Monday, January 9, 2012

Kehinde Wiley: Mastering the Classics

During the holidays I had the opportunity to visit Savannah for the first time. I'd heard it was a beautiful city, and it did not disappoint. Savannah is famed for its history, its food, its riverfront, its architecture and its graveyards. It is also home to the Savannah College of Art and Design (SCAD).

Though the aim of our three night stay in Savannah was to visit my son, who is a manager in one of the city's many nice restaurants, I also very much desired to take in the SCAD Museum of Art. It was worth the visit.

Among the exhibits on display at this time is the work of a New York-based portrait painter named Kehinde Wiley. His paintings are very large, and in the style of the classic masters, except they are different.

A museum staff member said that Wiley takes people off the street (for example, Harlem) and has them choose a classic pose, but he paints them in their contemporary garb. My guess is that he is cleverly introducing these ordinary people to extraordinary slices of culture and art history. The piece here on the left is titled, The Three Graces.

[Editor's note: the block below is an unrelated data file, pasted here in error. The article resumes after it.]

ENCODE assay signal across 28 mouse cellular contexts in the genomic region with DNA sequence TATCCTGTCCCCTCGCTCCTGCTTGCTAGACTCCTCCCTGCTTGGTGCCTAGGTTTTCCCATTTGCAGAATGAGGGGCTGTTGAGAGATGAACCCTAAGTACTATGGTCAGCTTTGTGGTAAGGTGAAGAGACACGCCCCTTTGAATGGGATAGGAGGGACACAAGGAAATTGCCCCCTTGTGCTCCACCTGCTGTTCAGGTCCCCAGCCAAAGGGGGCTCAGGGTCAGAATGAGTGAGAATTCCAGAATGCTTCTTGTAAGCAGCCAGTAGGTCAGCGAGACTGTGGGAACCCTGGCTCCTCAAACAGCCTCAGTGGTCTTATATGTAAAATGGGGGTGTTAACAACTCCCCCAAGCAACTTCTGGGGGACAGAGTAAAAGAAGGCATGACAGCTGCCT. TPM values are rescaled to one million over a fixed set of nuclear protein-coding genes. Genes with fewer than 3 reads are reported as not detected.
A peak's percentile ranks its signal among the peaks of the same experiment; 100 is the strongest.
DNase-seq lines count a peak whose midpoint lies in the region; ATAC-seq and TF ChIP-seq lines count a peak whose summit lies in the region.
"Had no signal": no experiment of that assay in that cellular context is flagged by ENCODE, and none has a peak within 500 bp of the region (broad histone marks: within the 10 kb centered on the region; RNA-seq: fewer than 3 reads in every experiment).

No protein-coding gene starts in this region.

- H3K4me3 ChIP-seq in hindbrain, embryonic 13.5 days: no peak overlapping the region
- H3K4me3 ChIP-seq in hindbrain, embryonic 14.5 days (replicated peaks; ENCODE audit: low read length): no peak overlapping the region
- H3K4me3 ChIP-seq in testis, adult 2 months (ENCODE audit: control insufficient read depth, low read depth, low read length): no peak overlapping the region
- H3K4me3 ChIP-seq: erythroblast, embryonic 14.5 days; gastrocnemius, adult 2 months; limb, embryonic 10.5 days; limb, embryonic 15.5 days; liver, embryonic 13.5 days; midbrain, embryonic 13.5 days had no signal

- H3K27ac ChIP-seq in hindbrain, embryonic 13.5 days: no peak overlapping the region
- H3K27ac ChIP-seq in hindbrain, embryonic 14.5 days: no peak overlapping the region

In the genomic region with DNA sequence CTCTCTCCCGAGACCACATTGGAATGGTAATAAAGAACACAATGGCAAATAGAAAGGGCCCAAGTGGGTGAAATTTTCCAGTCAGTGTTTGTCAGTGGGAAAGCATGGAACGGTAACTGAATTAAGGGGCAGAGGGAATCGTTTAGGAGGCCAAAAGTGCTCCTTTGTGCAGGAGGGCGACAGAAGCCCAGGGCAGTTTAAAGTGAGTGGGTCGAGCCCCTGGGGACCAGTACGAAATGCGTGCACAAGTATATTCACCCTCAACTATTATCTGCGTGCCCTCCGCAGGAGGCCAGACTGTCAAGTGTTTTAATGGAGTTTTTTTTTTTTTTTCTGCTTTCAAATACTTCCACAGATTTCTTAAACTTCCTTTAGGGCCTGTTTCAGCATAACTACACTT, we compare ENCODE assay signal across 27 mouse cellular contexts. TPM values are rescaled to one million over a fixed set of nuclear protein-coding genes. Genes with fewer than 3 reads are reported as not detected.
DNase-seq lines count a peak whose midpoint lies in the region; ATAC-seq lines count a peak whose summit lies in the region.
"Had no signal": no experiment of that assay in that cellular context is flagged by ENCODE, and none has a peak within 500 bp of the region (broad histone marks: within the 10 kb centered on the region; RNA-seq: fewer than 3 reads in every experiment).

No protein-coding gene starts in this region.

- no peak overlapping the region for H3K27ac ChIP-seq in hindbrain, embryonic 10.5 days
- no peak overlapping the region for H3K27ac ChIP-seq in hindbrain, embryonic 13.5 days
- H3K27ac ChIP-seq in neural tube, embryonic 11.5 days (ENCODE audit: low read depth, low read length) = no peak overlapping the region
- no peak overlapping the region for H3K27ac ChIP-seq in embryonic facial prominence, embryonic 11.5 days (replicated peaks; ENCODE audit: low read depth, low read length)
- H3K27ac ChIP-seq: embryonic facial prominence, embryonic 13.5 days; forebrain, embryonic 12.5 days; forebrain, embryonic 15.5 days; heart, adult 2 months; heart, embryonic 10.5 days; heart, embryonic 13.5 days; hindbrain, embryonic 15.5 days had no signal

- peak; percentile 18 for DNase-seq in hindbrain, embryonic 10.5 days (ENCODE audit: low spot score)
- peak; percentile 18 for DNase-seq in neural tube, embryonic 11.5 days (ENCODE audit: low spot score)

This weekend I went online to find out more about Kehinde Wiley. On his website I found the following Artist Statement.

Kehinde Wiley’s portraits of African American men collate modern culture with the influence of Old Masters. Incorporating a range of vernaculars culled from art historical references, Wiley’s work melds a fluid concept of modern culture, ranging from French Rococo to today’s urban landscape. By collapsing history and style into a unique contemporary vision, Wiley interrogates the notion of master painter, “making it at once critical and complicit.” Vividly colorful and often adorned with ornate gilded frames, Wiley’s large-scale figurative paintings, which are illuminated with a barrage of baroque or rococo decorative patterns, posit young black men, fashioned in urban attire, within the field of power reminiscent of Renaissance artists such as Tiepolo and Titian.

What impressed me was not only the conceptual fusion of art history and Black American experience, the paintings themselves were masterfully produced. Wiley's brushwork demonstrates nothing short of wizardry.

I've forgotten how long the Wiley exhibit will be up but for now through the end of January you can see the paintings photographed here at the SCAD Museum of Art. To see additional works by Wiley, visit his page at the National Portrait Gallery website.

For what it's worth, this very young artist in his mid-thirties has a lot of years ahead of him. He'll be someone to keep an eye on in the 21st century.

Click images to enlarge.

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